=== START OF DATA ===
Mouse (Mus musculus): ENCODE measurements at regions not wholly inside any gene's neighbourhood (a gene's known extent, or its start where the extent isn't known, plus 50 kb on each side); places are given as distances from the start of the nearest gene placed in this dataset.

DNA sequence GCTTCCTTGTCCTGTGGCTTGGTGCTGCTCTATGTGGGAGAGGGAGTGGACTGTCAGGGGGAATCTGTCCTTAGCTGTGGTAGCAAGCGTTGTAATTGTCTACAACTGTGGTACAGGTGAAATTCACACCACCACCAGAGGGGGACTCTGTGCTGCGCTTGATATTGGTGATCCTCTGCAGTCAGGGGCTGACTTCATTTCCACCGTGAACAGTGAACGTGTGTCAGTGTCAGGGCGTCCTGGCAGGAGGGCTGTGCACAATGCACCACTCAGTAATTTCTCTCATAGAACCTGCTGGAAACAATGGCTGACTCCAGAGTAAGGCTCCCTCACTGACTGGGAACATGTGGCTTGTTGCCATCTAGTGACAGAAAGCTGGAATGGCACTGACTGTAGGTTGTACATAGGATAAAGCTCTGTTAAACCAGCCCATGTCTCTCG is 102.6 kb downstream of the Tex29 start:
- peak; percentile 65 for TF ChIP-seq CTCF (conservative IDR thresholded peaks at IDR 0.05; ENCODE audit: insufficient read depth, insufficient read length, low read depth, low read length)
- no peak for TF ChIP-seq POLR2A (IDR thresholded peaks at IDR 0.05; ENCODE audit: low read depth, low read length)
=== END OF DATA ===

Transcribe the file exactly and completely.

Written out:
Mouse (Mus musculus): ENCODE measurements at regions not wholly inside any gene's neighbourhood (a gene's known extent, or its start where the extent isn't known, plus 50 kb on each side); places are given as distances from the start of the nearest gene placed in this dataset.

DNA sequence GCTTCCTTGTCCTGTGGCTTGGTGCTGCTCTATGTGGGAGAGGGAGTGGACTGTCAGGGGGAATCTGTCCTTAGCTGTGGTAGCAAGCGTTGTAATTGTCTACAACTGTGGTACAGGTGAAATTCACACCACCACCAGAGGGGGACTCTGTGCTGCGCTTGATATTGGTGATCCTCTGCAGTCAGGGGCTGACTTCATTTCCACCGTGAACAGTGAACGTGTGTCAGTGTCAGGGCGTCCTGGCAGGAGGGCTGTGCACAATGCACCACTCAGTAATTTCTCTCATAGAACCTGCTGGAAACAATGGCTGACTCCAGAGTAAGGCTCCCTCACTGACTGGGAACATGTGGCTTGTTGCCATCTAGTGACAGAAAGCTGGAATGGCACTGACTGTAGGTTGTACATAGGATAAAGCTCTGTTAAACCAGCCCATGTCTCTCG is 102.6 kb downstream of the Tex29 start:
- peak; percentile 65 for TF ChIP-seq CTCF (conservative IDR thresholded peaks at IDR 0.05; ENCODE audit: insufficient read depth, insufficient read length, low read depth, low read length)
- no peak for TF ChIP-seq POLR2A (IDR thresholded peaks at IDR 0.05; ENCODE audit: low read depth, low read length)